[Howto] LDAP schema for Postfix

Postfix LogoThe official Postfix documentation to use LDAP for user and alias lookup mentions certain LDAP attributes which are not part of the default OpenLDAP. In this article I will shortly explain a basic theme providing these attributes and the corresponding object class.

Postfix can easily be connected to LDAP to lookup addresses and aliases. The Postfix LDAP documentation covers all the details. As mentioned there the default configuration of Postfix expects two LDAP attributes in the LDAP schema: mailacceptinggeneralid and maildrop. This also shows in the code in src/global/dict_ldap.c:

dict_ldap->query =
    cfg_get_str(dict_ldap->parser, "query_filter",
        "(mailacceptinggeneralid=%s)", 0, 0);

However, these attributes are not part of the default OpenLDAP installation, and the Postfix documentation does not mention how exactly that has to look like and where to get it. For that reason we at my employee credativ provide such a schema at Github: github.com/credativ/postfix-ldap-schema. The github repository contains the schema, the corresponding licence and a short documentation. A German introduction to the schema can also be found at credativ’s blog: LDAP-Schema für Postfix-Abfragen

The provided schema defines the necessary attribute types mailacceptinggeneralid and maildrop as well as the object class postfixUser. Please note that in this schema the used OIDs are of the type Experimental OpenLDAP, see also the OID database.

To use the schema it must be used by OpenLDAP, for example by including in in slapd.conf. A corresponding LDAP entry could look like:

dn: uid=mmu,ou=accounts,dc=example,dc=net
objectclass: top
objectclass: person
objectclass: posixAccount
objectclass: postfixUser
cn: Max Mustermann
sn: Mustermann
uid: mmu
uidNumber: 5001
gidNumber: 5000
homeDirectory: /home/vmail
mailacceptinggeneralid: mmu
mailacceptinggeneralid: max.mustermann
mailacceptinggeneralid: m.mustermann
mailacceptinggeneralid: bugs
maildrop: mmu

As you see the example covers multiple aliases. Also, the final mailbox is a domain less entity: maildrop: mmu does not mention any domain name. This only works if your mail boxes actually do not require (or even allow) domain names – in this case this was true since the mail is finally transported to a Dovecot server which does not know about the various domains.

Please note that this schema can only be the foundation for a more sophisticated, more complex schema which need to be tailored to fit the individual needs of the corresponding setup.

[Short Tip] Use host names for Docker links

Docker-logo-011

Whenever you link Docker containers together, the question comes up how to access services provided by the linked container: the actual IP address of the container is not static and cannot be guessed beforehand. Sure, the IP address can be looked up by the environment variables ($ env), but not all programs can be modfied to understand these variables. This is even more true for containers which you receive from the Docker registry.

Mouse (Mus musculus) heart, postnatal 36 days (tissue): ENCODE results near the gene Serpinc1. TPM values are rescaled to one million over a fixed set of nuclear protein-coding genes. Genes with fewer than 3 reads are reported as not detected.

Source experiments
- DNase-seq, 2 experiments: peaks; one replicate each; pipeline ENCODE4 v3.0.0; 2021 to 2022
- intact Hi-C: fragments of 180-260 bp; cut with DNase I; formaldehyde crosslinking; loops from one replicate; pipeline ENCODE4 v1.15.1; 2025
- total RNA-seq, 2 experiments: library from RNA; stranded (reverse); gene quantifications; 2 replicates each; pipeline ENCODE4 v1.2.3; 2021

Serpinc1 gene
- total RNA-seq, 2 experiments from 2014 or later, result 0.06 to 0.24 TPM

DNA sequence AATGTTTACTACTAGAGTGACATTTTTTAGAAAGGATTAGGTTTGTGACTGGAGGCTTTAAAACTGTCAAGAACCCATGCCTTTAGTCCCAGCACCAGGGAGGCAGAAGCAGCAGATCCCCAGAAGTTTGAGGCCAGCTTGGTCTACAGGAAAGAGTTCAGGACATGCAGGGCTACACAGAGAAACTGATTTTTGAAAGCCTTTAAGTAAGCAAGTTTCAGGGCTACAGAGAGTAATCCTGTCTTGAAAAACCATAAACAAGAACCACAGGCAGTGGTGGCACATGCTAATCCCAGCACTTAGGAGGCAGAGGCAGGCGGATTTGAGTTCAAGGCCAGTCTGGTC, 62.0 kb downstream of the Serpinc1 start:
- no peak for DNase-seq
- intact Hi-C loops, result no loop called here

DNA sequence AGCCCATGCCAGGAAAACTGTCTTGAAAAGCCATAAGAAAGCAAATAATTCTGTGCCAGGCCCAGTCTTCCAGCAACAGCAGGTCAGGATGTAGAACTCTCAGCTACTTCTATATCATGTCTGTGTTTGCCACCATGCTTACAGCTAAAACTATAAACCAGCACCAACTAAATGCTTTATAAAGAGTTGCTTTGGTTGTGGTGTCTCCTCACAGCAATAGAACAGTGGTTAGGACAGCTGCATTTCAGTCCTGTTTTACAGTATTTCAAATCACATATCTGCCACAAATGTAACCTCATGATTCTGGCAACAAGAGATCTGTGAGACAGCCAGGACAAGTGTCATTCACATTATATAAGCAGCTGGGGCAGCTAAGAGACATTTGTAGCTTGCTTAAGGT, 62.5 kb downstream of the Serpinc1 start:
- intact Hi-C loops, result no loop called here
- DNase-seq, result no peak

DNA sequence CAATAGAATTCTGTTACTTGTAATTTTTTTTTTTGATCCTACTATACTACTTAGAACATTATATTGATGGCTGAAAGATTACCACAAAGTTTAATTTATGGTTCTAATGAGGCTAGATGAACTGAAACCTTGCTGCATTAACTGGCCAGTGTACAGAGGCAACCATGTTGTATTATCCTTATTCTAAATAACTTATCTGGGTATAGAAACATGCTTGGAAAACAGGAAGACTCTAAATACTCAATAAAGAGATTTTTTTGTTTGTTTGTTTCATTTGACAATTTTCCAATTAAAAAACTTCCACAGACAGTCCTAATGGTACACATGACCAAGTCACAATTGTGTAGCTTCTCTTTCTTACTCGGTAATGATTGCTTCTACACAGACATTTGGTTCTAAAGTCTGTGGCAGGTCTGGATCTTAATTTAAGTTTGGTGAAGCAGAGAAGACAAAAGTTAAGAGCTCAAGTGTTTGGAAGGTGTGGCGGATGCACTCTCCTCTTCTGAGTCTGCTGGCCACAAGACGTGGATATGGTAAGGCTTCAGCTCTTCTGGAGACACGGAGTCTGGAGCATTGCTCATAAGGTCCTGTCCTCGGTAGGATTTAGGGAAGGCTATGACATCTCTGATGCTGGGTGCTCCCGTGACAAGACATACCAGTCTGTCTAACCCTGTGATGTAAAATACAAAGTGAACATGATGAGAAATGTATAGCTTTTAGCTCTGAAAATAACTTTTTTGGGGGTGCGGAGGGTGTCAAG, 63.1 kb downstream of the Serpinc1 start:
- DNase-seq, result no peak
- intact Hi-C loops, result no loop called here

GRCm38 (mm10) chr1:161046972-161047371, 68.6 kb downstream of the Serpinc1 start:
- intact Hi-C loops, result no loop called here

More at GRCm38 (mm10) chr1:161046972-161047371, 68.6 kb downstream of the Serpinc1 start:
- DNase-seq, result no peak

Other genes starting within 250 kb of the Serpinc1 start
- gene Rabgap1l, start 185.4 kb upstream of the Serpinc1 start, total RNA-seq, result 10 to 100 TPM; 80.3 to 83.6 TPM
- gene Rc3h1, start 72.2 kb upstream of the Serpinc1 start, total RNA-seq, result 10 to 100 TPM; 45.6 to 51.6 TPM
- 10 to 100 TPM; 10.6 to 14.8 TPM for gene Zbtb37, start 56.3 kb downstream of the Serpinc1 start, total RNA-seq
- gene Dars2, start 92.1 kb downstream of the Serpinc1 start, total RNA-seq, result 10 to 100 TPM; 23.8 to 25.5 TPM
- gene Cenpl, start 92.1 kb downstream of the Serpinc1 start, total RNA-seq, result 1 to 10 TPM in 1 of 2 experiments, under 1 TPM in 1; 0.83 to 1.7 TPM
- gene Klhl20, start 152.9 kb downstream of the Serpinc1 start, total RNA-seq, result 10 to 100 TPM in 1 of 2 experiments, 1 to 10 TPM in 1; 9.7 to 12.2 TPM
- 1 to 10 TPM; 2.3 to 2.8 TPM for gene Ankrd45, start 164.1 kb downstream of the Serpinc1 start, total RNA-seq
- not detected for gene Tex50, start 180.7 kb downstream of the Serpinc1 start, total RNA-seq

Thus the quickest way is to define a host name along the docker run. The container can be reached afterwards via that exact name.

$ docker run --hostname=db-container -d postgres
...
$ docker run -it --link db:dbtestlink centos /bin/bash
# ping db-container
PING dbtestlink (172.17.0.13) 56(84) bytes of data.
64 bytes from dbtestlink (172.17.0.13): icmp_seq=1 ttl=64 time=0.178 ms

10 years of /home/liquidat

It’s time for an anniversary: the oldest blog post on my blog is ten years old today. Hooray! =D I’d like to take the opportunity to write down some thoughts about the blog itself.

First I should clarify what the anniversary is actually about: I blog for more than 10 years now. But the oldest blog post still in existence is today exactly ten years old. Older blog posts were on the platform blogger.de and there was no way to take the posts with me when I moved over to blogspot.com ten years ago. Btw., as you might notice I also left blogspot.com behind me a year later when I migrated over to wordpress.com. The first published post there was Partitioning with Linux, the first written, processed and published post on wordpress.com was APT-RPM lives.

Ten years ago I blogged in German – my native language. At that time my English was, well, not the best. I you want to get an idea of my English skills back then, have a look at my earliest attempts: The desktop of tomorrow. That’s a looooong time ago… :D

Actually my poor language skills were the reason why I decided to post all future entries in English back in August 2005: I had just moved to Scandinavia and needed to improve my English drastically. And nothing is better than practicing all the time. Thus beginning with a screenshot tour about KDE 3.5 Alpha 1 I wrote all my entries in English.